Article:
selected thoughts

Quite a first day. A couple things I’ll be thinking about for awhile:
As always, the Literary Seminar makes me want to quit my job and spend the rest of my life reading. Though that would make it difficult to support my book habit. It also reminds me, in the best of ways, that despite the constant stream of bad news about how hard it is to get published or to sell books, there are still lots of talented writers who are finding ways to write and make their voices heard.
Tananarive Due, who writes supernatural suspense books sometimes categorized as horror, described herself as a “scaredy-cat” and said she found, say, true crime much scarier than tales about blood-transferring immortals or ghosts who start to take over your life.
Aimee Bender has rules for students in her writing classes that include 1) the story can’t end with the ringing of an alarm clock (the “it was all a dream” device, most famously used to explain the reappearance of Bobby on “Dallas”); 2) no “they’re all cows” stories, ie. it’s a perfectly normal conversation or set-up until one of the characters suddenly goes “moo,” which Bender describes as more of a joke than a story 3) no writing about other members of the class.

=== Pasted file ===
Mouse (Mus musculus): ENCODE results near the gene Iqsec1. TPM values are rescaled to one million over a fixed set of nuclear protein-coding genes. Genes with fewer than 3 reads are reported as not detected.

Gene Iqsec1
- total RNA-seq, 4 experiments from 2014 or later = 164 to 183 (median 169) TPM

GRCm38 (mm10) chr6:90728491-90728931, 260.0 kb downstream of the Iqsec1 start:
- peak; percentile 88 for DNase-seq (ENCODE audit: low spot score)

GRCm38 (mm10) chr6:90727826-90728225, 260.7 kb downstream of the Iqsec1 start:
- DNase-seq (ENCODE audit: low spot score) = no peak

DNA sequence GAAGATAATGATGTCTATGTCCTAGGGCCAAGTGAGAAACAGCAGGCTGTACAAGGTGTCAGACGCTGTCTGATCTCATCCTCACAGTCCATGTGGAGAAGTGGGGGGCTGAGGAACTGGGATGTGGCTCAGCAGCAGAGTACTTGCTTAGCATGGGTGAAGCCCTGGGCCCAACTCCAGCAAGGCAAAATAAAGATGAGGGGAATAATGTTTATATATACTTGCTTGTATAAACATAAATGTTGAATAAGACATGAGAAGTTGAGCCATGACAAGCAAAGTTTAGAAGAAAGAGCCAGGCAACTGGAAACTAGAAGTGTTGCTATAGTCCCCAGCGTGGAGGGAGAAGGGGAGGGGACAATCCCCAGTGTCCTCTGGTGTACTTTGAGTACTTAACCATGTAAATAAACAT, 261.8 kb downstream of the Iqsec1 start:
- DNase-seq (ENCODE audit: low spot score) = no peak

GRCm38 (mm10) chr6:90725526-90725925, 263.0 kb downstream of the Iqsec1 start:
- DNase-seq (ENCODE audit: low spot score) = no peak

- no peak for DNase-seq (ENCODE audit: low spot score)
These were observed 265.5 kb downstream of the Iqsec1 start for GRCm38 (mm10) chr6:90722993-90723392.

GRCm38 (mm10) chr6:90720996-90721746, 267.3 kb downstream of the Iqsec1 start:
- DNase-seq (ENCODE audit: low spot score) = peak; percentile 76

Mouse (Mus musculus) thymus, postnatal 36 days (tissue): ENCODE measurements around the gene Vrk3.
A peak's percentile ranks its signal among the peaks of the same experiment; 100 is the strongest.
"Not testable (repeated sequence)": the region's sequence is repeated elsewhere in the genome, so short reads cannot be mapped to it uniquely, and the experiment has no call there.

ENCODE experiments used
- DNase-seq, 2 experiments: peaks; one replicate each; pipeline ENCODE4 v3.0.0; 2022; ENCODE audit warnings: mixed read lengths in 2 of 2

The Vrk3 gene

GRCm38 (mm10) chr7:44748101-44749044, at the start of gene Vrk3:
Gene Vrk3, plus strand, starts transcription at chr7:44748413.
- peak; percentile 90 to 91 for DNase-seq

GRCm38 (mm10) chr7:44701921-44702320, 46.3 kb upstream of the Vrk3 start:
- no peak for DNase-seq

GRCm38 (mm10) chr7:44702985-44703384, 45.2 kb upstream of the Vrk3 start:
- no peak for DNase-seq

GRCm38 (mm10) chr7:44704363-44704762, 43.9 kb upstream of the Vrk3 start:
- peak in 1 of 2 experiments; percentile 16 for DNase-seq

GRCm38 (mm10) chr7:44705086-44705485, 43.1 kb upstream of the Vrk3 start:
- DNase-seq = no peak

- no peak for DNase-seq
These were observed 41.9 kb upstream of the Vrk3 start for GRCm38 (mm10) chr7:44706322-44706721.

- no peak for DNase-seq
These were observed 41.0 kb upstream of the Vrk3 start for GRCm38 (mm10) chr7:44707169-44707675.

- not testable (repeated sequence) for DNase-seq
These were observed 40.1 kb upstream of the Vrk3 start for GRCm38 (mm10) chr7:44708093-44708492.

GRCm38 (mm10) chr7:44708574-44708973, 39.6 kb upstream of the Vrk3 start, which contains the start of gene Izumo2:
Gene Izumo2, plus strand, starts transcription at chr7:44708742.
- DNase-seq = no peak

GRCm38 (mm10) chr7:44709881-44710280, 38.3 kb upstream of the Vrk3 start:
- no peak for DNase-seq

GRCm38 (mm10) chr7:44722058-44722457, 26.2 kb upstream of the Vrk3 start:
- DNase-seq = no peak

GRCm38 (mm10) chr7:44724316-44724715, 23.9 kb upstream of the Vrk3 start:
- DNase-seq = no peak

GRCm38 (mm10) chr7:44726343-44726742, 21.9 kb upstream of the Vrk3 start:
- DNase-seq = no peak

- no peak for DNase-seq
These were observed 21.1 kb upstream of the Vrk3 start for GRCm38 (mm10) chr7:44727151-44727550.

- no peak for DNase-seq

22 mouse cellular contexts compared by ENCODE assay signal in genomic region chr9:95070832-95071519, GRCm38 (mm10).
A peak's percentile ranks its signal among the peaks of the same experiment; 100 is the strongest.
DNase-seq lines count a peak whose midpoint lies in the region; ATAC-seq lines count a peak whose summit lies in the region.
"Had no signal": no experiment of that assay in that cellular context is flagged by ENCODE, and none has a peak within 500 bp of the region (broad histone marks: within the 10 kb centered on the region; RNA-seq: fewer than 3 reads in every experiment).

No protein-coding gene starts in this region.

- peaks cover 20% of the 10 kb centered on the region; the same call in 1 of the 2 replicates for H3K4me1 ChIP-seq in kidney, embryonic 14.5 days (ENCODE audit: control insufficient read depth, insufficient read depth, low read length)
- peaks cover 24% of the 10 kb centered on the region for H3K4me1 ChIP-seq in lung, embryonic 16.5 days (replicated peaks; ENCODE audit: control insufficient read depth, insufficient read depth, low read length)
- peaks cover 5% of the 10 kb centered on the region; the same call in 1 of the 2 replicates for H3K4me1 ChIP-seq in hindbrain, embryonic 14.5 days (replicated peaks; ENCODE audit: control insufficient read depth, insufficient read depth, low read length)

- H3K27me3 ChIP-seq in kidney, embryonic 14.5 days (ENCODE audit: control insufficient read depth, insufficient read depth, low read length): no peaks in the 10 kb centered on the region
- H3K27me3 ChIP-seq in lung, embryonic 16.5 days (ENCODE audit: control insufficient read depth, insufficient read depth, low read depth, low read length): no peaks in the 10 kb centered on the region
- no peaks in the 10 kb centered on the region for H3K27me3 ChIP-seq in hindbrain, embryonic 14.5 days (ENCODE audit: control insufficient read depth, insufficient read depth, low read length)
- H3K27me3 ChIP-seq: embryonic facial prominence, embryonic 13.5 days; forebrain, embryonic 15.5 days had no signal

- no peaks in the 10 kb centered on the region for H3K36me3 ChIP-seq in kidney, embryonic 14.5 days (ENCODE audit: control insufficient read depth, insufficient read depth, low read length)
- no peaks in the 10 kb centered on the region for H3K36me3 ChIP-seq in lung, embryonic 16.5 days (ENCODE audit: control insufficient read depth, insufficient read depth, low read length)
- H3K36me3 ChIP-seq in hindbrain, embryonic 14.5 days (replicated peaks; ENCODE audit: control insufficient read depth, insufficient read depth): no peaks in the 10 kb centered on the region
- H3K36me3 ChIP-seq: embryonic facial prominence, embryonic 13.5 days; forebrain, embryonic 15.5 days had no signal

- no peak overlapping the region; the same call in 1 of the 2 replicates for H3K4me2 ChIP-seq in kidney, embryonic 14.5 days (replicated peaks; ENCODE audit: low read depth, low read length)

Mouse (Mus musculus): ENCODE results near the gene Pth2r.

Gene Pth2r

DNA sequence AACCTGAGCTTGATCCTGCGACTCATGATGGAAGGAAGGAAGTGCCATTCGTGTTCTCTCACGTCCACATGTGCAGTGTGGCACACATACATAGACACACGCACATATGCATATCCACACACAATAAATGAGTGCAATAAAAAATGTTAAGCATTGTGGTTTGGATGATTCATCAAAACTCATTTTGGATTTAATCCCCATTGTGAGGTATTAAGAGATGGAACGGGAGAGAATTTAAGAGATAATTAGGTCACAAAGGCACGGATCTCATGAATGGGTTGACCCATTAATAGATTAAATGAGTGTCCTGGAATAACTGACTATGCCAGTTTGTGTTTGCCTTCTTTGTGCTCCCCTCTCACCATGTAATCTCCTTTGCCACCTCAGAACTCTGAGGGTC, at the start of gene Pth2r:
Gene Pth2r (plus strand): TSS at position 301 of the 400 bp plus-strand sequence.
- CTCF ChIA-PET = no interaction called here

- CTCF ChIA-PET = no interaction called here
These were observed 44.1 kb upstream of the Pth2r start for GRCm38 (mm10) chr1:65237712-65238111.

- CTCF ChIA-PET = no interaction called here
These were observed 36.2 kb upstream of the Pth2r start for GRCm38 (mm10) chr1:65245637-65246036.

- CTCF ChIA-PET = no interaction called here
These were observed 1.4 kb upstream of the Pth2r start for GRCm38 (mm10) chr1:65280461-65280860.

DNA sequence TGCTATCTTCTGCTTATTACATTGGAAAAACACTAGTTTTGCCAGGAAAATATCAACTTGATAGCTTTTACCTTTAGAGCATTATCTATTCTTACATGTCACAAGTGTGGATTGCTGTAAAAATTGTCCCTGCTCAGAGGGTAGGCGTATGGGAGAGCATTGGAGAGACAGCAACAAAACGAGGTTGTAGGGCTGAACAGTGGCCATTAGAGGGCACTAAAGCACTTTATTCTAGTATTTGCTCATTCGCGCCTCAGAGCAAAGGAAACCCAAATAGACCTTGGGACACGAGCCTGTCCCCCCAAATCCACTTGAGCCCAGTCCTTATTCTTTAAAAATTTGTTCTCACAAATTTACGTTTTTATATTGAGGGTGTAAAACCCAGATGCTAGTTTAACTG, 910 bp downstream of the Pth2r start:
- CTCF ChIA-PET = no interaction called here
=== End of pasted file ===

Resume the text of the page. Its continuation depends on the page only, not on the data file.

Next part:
“Writers and artists tend to be people who are haunted,” Joyce Carol Oates said. Then she read a story about identical twin girls who are murdered. Then she told us that she had considered reading a story about Hemingway’s last hours and days, but “the other story is really depressing.”
Shakespeare knew something about the supernatural, said Roz Brackenbury, poet, novelist and moderator of the panel featuring Siri Hustvedt, Mary Kay Zuravleff, Tananarive Due and Amy Tan. “All the ghosts in Shakespeare are the only ones who really know what’s going on,” Brackenbury said.
Zuravleff pointed out the strangeness we all accept as perfectly ordinary — for example, how many of us really understand how the stock market works? Hustvedt agreed. “Money is the collective fiction that we’ve agreed to believe in,” she said — how strange, when you think of it, that we hand over pieces of paper and receive goods in return. Or type a few characters on a keyboard and “money” is moved around. “Ordinary life,” Hustvedt said, “is really strange.”

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